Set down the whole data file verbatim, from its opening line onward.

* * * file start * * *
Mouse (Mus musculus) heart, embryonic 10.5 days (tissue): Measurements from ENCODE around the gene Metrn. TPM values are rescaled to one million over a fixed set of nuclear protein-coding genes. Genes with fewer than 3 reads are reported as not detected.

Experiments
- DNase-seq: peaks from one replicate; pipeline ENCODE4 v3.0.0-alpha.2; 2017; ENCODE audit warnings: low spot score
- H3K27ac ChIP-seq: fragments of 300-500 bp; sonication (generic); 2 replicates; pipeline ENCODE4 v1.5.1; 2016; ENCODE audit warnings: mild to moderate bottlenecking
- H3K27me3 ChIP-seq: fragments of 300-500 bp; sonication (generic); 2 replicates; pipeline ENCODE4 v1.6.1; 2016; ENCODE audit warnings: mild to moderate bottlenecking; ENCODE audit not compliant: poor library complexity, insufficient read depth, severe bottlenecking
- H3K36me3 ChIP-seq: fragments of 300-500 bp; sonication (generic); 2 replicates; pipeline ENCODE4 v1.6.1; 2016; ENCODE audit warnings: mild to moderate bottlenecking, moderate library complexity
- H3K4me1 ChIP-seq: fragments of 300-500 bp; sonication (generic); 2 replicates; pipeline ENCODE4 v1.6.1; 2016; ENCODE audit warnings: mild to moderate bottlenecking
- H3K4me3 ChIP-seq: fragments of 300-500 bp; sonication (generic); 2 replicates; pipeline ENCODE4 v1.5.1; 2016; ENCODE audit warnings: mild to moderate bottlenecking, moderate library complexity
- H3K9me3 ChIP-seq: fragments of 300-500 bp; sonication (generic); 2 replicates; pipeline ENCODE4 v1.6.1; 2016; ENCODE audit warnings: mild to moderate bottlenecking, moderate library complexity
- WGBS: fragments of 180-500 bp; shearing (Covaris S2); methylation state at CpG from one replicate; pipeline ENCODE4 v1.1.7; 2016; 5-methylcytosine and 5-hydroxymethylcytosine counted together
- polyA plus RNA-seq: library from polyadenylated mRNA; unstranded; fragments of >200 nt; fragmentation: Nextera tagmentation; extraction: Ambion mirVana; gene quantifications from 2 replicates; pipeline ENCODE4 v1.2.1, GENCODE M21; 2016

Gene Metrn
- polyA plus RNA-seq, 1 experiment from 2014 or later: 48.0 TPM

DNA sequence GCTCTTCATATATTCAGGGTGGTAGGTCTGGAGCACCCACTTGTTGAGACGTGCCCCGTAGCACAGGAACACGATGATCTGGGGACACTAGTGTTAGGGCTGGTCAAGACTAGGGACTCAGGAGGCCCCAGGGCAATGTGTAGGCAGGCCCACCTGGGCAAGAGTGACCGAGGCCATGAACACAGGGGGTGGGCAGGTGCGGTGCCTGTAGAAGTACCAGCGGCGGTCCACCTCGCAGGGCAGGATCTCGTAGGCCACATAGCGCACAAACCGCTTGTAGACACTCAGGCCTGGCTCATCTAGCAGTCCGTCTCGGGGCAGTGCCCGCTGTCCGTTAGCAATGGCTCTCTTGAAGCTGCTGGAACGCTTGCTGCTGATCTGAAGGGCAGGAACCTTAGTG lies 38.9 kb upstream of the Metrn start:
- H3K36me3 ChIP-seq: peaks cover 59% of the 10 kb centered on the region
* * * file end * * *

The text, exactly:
Mouse (Mus musculus) heart, embryonic 10.5 days (tissue): Measurements from ENCODE around the gene Metrn. TPM values are rescaled to one million over a fixed set of nuclear protein-coding genes. Genes with fewer than 3 reads are reported as not detected.

Experiments
- DNase-seq: peaks from one replicate; pipeline ENCODE4 v3.0.0-alpha.2; 2017; ENCODE audit warnings: low spot score
- H3K27ac ChIP-seq: fragments of 300-500 bp; sonication (generic); 2 replicates; pipeline ENCODE4 v1.5.1; 2016; ENCODE audit warnings: mild to moderate bottlenecking
- H3K27me3 ChIP-seq: fragments of 300-500 bp; sonication (generic); 2 replicates; pipeline ENCODE4 v1.6.1; 2016; ENCODE audit warnings: mild to moderate bottlenecking; ENCODE audit not compliant: poor library complexity, insufficient read depth, severe bottlenecking
- H3K36me3 ChIP-seq: fragments of 300-500 bp; sonication (generic); 2 replicates; pipeline ENCODE4 v1.6.1; 2016; ENCODE audit warnings: mild to moderate bottlenecking, moderate library complexity
- H3K4me1 ChIP-seq: fragments of 300-500 bp; sonication (generic); 2 replicates; pipeline ENCODE4 v1.6.1; 2016; ENCODE audit warnings: mild to moderate bottlenecking
- H3K4me3 ChIP-seq: fragments of 300-500 bp; sonication (generic); 2 replicates; pipeline ENCODE4 v1.5.1; 2016; ENCODE audit warnings: mild to moderate bottlenecking, moderate library complexity
- H3K9me3 ChIP-seq: fragments of 300-500 bp; sonication (generic); 2 replicates; pipeline ENCODE4 v1.6.1; 2016; ENCODE audit warnings: mild to moderate bottlenecking, moderate library complexity
- WGBS: fragments of 180-500 bp; shearing (Covaris S2); methylation state at CpG from one replicate; pipeline ENCODE4 v1.1.7; 2016; 5-methylcytosine and 5-hydroxymethylcytosine counted together
- polyA plus RNA-seq: library from polyadenylated mRNA; unstranded; fragments of >200 nt; fragmentation: Nextera tagmentation; extraction: Ambion mirVana; gene quantifications from 2 replicates; pipeline ENCODE4 v1.2.1, GENCODE M21; 2016

Gene Metrn
- polyA plus RNA-seq, 1 experiment from 2014 or later: 48.0 TPM

DNA sequence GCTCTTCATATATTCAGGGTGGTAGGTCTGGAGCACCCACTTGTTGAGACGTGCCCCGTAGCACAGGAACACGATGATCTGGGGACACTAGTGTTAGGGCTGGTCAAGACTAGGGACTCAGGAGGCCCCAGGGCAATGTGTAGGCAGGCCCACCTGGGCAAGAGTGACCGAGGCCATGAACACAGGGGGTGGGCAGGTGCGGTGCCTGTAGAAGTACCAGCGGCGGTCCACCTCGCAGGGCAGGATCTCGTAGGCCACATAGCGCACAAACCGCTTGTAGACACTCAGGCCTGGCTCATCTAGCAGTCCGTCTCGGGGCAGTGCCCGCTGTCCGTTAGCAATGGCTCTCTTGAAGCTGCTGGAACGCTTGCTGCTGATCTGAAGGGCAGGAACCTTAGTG lies 38.9 kb upstream of the Metrn start:
- H3K36me3 ChIP-seq: peaks cover 59% of the 10 kb centered on the region